Debbie Holland is a spiritual life coach and writer based on Darwin in the NT. From here she runs her blog, is finishing up her first book and runs a variety of workshops and events including full moon meditations every month. To learn more, visit Debbie on Facebook.

Coping With Divorce: Healing Through Creation

Grab some fingerpaints, and let those feelings out. And bonus: You might get something beautiful to hang on your wall.

Grab some fingerpaints, and let those feelings out. And bonus: You might get something beautiful to hang on your wall.

What is it that scares people about exploring their creativity?  Is it because it feels like a pointless luxury, or that it's somehow against our cultural or religious beliefs?  Or that our drawings or music or voice or dancing was ridiculed back in childhood?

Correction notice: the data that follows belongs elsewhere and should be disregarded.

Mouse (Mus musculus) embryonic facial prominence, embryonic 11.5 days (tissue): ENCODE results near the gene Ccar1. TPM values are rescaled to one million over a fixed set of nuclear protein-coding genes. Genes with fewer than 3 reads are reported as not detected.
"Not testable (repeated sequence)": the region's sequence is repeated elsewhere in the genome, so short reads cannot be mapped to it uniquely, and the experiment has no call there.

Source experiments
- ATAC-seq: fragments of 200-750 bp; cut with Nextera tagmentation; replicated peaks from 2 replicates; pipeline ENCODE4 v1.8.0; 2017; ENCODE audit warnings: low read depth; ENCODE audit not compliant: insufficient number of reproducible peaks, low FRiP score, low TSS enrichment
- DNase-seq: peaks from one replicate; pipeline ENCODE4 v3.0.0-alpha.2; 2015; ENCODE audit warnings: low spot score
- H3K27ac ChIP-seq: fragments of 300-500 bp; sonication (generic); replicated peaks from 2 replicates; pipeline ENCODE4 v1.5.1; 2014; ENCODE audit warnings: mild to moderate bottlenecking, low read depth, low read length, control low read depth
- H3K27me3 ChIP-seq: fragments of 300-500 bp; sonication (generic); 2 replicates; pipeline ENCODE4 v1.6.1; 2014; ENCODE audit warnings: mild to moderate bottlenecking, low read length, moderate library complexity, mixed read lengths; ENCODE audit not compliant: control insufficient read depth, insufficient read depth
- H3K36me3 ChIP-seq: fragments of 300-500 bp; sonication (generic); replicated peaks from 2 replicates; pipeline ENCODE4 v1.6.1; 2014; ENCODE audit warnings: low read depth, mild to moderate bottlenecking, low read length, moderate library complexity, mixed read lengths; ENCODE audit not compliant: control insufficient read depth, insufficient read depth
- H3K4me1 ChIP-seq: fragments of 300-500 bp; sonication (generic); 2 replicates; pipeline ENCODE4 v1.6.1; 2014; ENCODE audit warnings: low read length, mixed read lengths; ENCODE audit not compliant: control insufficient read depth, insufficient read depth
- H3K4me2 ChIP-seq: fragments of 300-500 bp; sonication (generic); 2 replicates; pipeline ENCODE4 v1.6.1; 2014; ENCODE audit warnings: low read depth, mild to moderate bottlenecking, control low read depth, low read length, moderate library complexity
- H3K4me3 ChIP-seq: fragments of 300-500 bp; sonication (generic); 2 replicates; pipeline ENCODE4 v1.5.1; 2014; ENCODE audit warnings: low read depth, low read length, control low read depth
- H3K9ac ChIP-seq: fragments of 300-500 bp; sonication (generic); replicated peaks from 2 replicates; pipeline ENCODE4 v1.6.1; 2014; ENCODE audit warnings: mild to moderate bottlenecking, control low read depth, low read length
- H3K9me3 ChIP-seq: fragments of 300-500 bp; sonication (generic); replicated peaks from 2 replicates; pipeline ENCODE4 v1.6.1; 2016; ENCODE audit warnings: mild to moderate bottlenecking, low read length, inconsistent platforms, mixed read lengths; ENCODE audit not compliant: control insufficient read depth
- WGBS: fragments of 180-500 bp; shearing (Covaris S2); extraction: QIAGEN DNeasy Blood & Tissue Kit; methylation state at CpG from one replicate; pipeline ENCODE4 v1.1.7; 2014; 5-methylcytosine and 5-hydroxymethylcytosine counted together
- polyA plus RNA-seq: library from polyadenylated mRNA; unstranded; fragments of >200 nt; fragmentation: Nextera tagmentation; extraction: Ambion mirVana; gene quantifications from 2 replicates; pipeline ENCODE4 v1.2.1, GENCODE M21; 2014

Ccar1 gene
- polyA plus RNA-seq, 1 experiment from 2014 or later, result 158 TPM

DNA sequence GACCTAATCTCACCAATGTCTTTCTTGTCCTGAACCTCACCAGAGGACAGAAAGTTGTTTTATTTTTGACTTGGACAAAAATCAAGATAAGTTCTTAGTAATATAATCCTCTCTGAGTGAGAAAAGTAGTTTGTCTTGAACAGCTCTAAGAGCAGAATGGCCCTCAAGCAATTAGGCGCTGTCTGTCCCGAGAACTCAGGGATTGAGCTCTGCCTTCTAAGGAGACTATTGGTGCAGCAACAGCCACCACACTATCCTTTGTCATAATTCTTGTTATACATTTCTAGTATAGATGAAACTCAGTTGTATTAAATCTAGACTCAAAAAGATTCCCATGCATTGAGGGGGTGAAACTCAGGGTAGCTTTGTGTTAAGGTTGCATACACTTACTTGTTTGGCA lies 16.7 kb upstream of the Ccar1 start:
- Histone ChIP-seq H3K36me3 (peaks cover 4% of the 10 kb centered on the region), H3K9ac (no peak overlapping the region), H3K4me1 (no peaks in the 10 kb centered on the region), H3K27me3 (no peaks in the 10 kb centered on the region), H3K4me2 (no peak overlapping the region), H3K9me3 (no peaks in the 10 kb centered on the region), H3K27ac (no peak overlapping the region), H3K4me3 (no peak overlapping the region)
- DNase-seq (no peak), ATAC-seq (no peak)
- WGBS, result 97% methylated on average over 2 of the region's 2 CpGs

One of the best ways to start the emotional healing process during or after divorce is to find ways to vent and express your emotions through an art or craft.

A few days ago, I asked our 1100+ Facebook community as well as 1000+ Facebook friends to chime in with ways that they used their own creativity to help them get through tough times in life.  

Crickets.  Not one comment (even though I invited women to remain anonymous and message me privately).

What do I make of this?

I'm not surprised.  Creativity is such a scary word to most people.  I know this because the mention of doing something "creative" gets the same sort of response from most of my coaching clients.

What, me creative?  That's crazy!